constituencies (FC) could be made compatible with a version
of universal suffrage will no doubt rejoice in a High Court
ruling that FCs are not incompatible with the Basic Law. We
reckon the formal battle for the support of the people of
Hong Kong will begin with the pan-democrats January 1 march
in support of universal suffrage, with the resignations to be
announced sometime after mid-January. End summary.

2. (C) Comment: While the Hong Kong government and, we
believe, Beijing, would prefer not to see the
resignation-as-referendum plan go forward, they seem
unwilling to make the substantive concessions that might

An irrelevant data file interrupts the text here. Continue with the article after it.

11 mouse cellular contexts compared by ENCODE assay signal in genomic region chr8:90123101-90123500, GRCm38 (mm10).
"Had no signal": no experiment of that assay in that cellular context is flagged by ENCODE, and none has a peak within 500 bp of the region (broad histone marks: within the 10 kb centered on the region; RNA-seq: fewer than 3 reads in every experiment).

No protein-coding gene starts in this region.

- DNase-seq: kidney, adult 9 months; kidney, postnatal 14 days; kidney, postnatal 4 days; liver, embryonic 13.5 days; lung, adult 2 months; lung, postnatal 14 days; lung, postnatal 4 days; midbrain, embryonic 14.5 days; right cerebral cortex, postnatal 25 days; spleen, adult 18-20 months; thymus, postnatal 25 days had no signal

either put off the Civics or win over the Democratic Party.
Most observers doubt that even a five-seat win by the LSD and
the Civics would sway Beijing, and hope instead to draw
international attention. We believe the United States cannot
take a position on the mechanisms used to implement universal
suffrage without being seen as taking a partisan "side" and
therefore "meddling" in Hong Kong's
internal affairs.
However, particularly as forces within Hong Kong are seeking
to distort basic concepts such as "one man, one vote," we
believe reiterating the U.S position on HK's democratic
development is vital given our obligations under the Hong
Kong Policy Act. Septel will outline core points we
recommend be deployed on this issue. End comment.

Gauntlet Thrown

3. (C) League of Social Democrats (LSD) leader Raymond Wong
Yuk-man tabled a motion in the Legislative Council (LegCo)
December 9 calling on "all people in Hong Kong to fully